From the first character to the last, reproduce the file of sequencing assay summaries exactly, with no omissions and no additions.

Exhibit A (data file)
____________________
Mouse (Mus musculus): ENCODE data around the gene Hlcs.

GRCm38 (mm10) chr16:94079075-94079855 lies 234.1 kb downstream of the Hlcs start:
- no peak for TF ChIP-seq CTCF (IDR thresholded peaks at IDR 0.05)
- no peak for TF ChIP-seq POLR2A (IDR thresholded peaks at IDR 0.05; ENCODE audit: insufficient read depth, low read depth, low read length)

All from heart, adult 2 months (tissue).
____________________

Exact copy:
Mouse (Mus musculus): ENCODE data around the gene Hlcs.

GRCm38 (mm10) chr16:94079075-94079855 lies 234.1 kb downstream of the Hlcs start:
- no peak for TF ChIP-seq CTCF (IDR thresholded peaks at IDR 0.05)
- no peak for TF ChIP-seq POLR2A (IDR thresholded peaks at IDR 0.05; ENCODE audit: insufficient read depth, low read depth, low read length)

All from heart, adult 2 months (tissue).